Placement Ramifications

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The most common description associated with damage is placement. This gives key information about where the damage is inflicted, and has several possible ramifications.

Vitals (1)

A vital region is one that is necessary to support life in the short term and is particularly sensitive to damage. On a human, this would refer to the head, throat, heart and lungs. When a vital is hit, the victim receives EITHER double damage OR normal damage with a mortal wound; this is decided by the attacker. Double damage is simply normal damage that would be inflicted multiplied by two (×2). A mortal wound causes the victim to lose one point of stamina every defense turn until they are healed. These are cumulative, so that if a being receives eleven mortal wounds, then they will lose eleven points of stamina every defense turn. The only ways to stop a mortal wound are to use a robotic bandage (AKA: “med-patch”) or the assistance of a medic. An untrained being with only a standard set of medical tools (meaning no “patches”) will only be able to watch a victim with a mortal wound bleed to death, as they will be unable to act fast enough (unless the victim has hundreds of points of stamina, then maybe). Mortal wounds only affect biologicals, and do not apply to mechanical beings.

Chest (2)

The upper torso or chest is one of the main cavities of the body containing internal organs, typically where the manipulating appendages are attached, and usually accounts for a large portion of the being's mass. On a human this would include everything contained by the rib cage, including the upper back.

There are no standard amendments to damage inflicted to the chest (though a Weapon-Specialist can cause a mortal wound - if they have that option).

Belly (3)

The lower torso or belly is the other main organ-containing cavity. The appendages used for locomotion are usually attached here, and it too often accounts for much of a being's mass. A human's belly is considered to comprise everything from the bottom of the rib cage to the pelvis, including the lower back.

There are also no standard amendments to damage inflicted to the belly (but again, watch for those Weapon-Specialists).

Arm (4)

An arm is an appendage used for manipulation. On a human, this is the arm (gee, imagine that) including the shoulder. On a being with no manipulating limbs, this placement could mean a foreleg (if it is multipedal), or the referee's best guess. On a parrot, this would mean it's hind legs and it's beak. Additionally, if the force of the hit is at least one-tenth (1/10) of the force that the target being can apply (both in Newtons), then any aimed shot they are accumulating (target is sharpshooter) is ruined AND there is a chance they may “drop” what they are holding. When something is “dropped”, that means it cannot be used for at least one turn; if the wielder is using “grip” pads then their arm is flung back, otherwise the item is truly dropped and must be retrieved. To check against strength for a “drop”, the victim rolls 1 die and adds their strength, this is compared to the sum of 2 dice rolled by the referee. If the force of the hit is greater than the force the being may exert, then they automatically “drop” what they hold.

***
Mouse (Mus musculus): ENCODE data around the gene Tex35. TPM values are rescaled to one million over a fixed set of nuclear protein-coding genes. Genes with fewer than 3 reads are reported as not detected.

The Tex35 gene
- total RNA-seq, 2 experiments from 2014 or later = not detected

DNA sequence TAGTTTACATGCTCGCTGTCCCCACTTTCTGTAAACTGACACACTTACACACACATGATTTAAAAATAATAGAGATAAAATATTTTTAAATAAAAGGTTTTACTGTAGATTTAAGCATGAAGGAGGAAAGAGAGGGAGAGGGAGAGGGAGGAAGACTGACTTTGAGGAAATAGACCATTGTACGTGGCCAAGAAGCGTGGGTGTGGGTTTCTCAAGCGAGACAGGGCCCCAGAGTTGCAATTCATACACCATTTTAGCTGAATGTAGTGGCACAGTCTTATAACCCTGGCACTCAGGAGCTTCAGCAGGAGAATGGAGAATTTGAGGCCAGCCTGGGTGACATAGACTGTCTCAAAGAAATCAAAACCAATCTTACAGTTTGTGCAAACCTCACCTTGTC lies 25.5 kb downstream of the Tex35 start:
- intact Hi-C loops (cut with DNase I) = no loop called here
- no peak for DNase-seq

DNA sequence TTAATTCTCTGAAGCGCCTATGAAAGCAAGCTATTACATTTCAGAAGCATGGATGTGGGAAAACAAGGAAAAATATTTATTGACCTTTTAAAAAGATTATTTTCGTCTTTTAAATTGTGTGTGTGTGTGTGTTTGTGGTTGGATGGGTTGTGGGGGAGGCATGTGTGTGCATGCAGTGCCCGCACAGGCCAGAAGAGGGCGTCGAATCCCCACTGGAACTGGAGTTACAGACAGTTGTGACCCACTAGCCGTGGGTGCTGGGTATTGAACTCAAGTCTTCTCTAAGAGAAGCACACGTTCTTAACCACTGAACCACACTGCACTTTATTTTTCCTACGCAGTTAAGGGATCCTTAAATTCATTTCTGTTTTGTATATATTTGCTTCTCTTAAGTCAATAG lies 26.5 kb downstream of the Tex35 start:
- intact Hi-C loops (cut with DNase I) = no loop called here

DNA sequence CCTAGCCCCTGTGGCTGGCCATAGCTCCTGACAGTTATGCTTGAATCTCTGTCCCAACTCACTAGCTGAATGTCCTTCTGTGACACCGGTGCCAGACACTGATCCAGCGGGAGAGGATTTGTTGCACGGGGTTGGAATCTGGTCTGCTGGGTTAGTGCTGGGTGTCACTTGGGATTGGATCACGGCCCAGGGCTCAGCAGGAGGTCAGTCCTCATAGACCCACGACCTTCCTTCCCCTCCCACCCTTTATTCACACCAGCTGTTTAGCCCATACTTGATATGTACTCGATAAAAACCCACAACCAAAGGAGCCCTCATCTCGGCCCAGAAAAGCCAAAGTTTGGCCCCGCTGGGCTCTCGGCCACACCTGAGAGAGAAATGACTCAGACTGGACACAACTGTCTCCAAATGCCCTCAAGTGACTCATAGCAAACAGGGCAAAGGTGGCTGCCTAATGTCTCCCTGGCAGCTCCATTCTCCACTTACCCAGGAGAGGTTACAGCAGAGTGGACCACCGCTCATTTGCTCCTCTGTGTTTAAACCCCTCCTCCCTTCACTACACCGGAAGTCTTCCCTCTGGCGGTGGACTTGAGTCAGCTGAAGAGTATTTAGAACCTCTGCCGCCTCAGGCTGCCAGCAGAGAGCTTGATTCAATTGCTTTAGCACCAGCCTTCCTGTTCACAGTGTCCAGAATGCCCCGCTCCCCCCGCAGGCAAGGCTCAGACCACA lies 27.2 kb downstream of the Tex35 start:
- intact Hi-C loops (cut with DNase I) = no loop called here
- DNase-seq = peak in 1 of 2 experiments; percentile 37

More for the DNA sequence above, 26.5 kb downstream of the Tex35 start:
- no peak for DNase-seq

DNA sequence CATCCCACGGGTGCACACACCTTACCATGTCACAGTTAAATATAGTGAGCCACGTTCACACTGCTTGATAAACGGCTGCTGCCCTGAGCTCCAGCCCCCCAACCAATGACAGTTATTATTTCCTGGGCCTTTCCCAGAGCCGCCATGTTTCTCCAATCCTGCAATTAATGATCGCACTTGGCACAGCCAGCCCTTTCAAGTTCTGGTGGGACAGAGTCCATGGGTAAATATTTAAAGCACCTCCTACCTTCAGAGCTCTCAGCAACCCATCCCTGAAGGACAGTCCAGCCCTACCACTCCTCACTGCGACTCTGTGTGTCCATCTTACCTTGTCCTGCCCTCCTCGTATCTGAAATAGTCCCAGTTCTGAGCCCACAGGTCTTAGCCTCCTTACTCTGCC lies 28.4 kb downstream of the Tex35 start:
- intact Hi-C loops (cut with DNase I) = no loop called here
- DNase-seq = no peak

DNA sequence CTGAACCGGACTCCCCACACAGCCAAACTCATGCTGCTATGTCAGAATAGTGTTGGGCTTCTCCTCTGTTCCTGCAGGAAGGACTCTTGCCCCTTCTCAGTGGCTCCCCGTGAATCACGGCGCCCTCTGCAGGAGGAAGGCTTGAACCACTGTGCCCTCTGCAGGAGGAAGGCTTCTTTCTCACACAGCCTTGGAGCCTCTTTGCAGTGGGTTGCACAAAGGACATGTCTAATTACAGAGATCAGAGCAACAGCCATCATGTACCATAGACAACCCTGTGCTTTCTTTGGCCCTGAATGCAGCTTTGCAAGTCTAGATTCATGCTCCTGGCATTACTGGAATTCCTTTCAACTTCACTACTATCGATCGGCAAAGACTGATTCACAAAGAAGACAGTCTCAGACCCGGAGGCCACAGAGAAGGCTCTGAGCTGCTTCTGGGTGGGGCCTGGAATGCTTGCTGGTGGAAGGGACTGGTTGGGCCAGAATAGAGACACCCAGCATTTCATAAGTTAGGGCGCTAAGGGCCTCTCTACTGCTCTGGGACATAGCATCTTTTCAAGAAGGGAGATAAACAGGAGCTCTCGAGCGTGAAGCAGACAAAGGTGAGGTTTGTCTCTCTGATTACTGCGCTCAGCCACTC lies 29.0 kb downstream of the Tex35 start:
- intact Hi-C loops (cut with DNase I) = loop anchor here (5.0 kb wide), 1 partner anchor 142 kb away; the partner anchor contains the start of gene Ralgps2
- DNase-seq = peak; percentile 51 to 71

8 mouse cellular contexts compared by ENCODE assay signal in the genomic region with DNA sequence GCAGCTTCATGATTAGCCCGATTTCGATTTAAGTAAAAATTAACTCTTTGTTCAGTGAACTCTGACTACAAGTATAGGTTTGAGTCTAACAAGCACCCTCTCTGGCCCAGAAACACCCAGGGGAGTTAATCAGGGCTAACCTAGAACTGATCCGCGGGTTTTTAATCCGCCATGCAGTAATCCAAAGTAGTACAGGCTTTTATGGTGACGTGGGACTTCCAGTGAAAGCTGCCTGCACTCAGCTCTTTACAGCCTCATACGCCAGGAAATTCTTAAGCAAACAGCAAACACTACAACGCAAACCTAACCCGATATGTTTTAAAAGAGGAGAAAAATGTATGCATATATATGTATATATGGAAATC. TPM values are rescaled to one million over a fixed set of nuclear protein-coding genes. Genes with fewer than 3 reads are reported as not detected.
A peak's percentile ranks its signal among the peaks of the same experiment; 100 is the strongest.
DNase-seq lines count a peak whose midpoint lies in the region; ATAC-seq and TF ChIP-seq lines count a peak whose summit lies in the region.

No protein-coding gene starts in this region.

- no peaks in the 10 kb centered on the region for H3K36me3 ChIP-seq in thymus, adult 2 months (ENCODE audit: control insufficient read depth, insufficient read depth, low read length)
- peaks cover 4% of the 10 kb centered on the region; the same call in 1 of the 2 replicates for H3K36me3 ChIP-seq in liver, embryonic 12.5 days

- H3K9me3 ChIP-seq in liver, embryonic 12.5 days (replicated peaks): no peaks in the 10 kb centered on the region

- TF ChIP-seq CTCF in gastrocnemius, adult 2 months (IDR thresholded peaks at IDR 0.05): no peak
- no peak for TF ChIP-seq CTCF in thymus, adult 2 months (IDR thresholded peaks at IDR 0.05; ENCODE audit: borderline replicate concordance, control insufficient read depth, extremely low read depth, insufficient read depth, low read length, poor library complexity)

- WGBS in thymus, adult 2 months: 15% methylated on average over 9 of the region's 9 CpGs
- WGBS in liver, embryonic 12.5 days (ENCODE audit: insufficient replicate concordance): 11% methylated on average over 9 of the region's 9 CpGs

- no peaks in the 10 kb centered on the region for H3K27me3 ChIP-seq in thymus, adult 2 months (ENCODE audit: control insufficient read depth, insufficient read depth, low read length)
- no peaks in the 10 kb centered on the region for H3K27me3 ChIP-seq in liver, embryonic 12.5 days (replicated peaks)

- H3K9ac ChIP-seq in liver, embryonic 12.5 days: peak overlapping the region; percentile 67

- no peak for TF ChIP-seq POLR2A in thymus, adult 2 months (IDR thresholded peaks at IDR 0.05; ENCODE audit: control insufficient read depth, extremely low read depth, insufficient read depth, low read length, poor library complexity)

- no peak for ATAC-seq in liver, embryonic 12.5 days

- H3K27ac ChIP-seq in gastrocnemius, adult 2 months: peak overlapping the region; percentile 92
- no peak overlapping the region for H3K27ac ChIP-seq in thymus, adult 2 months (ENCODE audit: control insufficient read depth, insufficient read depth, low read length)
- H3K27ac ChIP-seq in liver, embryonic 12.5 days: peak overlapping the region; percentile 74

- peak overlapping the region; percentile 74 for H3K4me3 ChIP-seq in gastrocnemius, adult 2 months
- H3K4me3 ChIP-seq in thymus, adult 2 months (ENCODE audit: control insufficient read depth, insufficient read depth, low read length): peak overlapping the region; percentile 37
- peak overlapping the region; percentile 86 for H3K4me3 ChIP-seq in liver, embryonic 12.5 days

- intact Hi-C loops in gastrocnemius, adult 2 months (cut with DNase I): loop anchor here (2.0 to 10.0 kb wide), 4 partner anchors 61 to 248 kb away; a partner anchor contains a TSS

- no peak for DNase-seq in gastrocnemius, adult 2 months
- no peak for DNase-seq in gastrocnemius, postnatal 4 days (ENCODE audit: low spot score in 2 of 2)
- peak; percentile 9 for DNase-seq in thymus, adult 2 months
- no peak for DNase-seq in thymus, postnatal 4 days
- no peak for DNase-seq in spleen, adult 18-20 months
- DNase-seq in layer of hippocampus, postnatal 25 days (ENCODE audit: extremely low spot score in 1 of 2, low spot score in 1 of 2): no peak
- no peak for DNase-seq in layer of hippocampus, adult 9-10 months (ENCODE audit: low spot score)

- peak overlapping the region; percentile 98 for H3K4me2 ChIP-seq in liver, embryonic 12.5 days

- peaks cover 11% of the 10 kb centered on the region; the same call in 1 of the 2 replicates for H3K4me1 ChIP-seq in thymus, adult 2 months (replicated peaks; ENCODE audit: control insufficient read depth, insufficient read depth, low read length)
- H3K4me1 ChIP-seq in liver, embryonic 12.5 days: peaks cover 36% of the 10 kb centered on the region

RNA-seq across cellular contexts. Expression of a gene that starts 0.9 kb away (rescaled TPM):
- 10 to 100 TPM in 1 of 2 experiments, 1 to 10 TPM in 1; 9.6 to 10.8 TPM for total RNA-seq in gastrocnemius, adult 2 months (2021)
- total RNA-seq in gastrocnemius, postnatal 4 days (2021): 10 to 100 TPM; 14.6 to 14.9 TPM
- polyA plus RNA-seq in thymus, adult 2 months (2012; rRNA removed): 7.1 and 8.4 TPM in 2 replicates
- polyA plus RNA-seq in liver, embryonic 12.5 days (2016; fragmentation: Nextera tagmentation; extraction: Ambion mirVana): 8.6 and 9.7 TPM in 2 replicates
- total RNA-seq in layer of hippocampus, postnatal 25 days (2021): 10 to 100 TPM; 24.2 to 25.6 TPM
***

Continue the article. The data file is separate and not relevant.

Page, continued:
OPTIONAL RULE: If a referee chooses, they may opt that a being's arm may only sustain a maximum of one third (1/3) of that being's total stamina. This means that if one arm of a being receives more than one third of their total stamina in damage, the arm is destroyed BUT the being only is affected by that damage which is needed to destroy the limb - the rest is harmlessly expended. By this means, a hit that could kill a being, taken in the arm may allow the being to survive with only the loss of a limb (assuming that they have at least one third of their stamina remaining). This rule is optional to the referee at any time, permitting them to use it in some situations and not in others during the same game.

Leg (5)

The leg is a limb used for locomotion. On a human this refers to the leg (another amazing leap in logic) including the hip. On a flying being, this placement refers to their wings (or whatever they use to fly) while in flight. Furthermore, if the force of the hit (in Newtons) is greater than the mass of the victim (in Kilograms), then they must make a check against agility (one die plus agility of victim vs. two dice by referee) or they fall down. While they are down, they duck with -5, and it takes a turn to get back up.

OPTIONAL RULE: This is identical to the rule for limiting damage a being can suffer from an arm, except that the limit for loss of a leg is one half (½) of their total stamina.

Choose (6)

This placement is the most powerful, and it may be achieved in two ways:

  • roll a 6 for placement or
  • the attacker beats the defender by 10.

It allows the attacker to hit any part of the being that they choose, as described in the placements previously, but with even greater accuracy. Instead of just hitting in the arm, the attacker could choose to hit a piece of equipment, or the hand specifically. This allows the placement of shots as detailed as “right between the eyes”. This kind of placement is what is needed for an assassin to function at their skill.

If a hand to hand attack beats the target by 10, the attacker has the option of utilizing various holds.